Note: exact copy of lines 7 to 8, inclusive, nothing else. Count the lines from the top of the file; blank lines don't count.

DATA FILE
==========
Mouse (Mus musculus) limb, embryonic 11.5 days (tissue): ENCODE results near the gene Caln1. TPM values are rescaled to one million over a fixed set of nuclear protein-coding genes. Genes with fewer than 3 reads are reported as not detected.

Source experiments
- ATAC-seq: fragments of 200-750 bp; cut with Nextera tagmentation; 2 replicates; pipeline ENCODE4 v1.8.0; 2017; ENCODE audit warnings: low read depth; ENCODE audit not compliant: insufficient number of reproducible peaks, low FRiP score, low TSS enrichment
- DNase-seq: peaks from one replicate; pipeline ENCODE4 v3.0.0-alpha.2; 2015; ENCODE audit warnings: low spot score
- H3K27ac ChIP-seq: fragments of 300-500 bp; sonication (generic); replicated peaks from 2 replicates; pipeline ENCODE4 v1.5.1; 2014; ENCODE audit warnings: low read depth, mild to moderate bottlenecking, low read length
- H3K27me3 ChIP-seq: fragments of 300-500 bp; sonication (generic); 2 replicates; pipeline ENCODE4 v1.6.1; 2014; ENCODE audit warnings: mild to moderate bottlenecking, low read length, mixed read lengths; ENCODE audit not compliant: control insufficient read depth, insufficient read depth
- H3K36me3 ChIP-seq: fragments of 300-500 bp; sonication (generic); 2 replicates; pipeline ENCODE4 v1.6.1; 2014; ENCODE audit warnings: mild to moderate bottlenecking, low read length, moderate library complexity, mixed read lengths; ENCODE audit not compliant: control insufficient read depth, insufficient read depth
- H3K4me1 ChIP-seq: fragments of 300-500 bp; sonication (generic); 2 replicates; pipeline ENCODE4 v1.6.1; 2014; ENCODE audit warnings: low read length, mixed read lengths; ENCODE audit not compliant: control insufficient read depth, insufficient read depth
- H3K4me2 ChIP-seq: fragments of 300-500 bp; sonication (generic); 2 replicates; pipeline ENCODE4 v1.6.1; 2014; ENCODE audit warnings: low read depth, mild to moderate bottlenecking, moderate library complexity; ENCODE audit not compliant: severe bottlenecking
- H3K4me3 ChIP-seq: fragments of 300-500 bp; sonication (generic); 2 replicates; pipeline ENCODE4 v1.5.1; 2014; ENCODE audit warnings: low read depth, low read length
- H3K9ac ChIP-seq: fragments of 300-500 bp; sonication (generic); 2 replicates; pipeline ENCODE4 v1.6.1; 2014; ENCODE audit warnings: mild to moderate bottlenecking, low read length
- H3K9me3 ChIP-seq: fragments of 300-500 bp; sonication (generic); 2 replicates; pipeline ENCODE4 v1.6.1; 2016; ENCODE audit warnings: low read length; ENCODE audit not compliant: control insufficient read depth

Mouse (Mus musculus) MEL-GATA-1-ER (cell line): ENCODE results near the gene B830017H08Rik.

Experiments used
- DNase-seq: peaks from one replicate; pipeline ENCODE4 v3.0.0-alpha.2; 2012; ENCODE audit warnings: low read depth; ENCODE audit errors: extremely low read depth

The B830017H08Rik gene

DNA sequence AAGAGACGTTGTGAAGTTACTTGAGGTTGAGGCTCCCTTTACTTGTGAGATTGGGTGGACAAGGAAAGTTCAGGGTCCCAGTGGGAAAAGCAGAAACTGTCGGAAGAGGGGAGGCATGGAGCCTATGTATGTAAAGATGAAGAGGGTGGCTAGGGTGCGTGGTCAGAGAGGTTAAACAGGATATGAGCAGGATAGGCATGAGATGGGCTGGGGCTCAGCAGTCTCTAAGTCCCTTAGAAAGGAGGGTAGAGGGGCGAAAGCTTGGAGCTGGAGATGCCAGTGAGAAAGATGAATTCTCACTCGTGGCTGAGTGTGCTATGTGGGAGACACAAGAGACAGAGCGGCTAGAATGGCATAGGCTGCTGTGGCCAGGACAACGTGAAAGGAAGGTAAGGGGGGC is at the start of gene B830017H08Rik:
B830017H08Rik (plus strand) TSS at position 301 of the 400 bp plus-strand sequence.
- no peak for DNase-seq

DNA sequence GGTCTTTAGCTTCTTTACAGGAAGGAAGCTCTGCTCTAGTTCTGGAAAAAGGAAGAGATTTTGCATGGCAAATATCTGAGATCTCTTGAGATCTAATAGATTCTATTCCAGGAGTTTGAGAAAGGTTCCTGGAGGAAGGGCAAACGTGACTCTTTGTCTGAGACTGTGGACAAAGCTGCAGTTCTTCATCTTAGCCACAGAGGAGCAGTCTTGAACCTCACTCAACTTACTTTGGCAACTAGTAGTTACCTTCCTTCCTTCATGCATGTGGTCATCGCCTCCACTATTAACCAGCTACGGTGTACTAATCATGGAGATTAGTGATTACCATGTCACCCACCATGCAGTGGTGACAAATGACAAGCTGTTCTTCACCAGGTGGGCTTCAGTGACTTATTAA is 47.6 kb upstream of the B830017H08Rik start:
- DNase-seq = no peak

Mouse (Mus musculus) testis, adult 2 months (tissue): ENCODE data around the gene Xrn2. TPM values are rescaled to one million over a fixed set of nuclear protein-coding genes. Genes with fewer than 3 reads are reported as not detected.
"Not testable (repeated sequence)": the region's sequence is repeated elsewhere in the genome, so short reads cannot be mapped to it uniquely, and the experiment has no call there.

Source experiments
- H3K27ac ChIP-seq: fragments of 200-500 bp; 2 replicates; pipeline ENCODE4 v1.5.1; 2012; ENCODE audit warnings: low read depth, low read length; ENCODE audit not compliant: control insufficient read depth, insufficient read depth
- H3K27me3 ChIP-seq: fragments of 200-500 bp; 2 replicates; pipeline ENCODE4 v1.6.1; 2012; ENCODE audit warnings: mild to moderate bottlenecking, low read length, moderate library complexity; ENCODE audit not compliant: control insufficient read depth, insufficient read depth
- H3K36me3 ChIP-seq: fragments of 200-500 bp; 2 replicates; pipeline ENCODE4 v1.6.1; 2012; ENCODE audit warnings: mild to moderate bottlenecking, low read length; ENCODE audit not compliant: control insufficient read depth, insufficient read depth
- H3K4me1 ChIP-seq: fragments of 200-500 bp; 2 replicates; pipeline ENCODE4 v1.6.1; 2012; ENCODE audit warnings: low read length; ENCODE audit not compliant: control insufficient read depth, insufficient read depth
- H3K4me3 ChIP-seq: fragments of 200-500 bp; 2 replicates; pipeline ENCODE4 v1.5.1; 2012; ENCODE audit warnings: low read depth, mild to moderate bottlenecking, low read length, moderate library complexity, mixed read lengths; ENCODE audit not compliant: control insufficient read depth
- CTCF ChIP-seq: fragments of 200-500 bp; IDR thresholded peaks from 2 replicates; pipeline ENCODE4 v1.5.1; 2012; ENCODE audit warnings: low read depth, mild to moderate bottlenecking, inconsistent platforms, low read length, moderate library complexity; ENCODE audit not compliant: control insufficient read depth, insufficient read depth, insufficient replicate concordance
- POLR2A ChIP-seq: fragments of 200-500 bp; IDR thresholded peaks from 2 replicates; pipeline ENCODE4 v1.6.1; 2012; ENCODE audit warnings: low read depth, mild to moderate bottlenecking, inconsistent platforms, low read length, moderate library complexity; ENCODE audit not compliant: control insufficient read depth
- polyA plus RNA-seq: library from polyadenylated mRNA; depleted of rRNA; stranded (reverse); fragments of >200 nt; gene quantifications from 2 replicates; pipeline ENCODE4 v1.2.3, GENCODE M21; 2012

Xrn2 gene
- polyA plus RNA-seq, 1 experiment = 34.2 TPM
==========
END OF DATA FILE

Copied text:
- H3K36me3 ChIP-seq: fragments of 300-500 bp; sonication (generic); 2 replicates; pipeline ENCODE4 v1.6.1; 2014; ENCODE audit warnings: mild to moderate bottlenecking, low read length, moderate library complexity, mixed read lengths; ENCODE audit not compliant: control insufficient read depth, insufficient read depth
- H3K4me1 ChIP-seq: fragments of 300-500 bp; sonication (generic); 2 replicates; pipeline ENCODE4 v1.6.1; 2014; ENCODE audit warnings: low read length, mixed read lengths; ENCODE audit not compliant: control insufficient read depth, insufficient read depth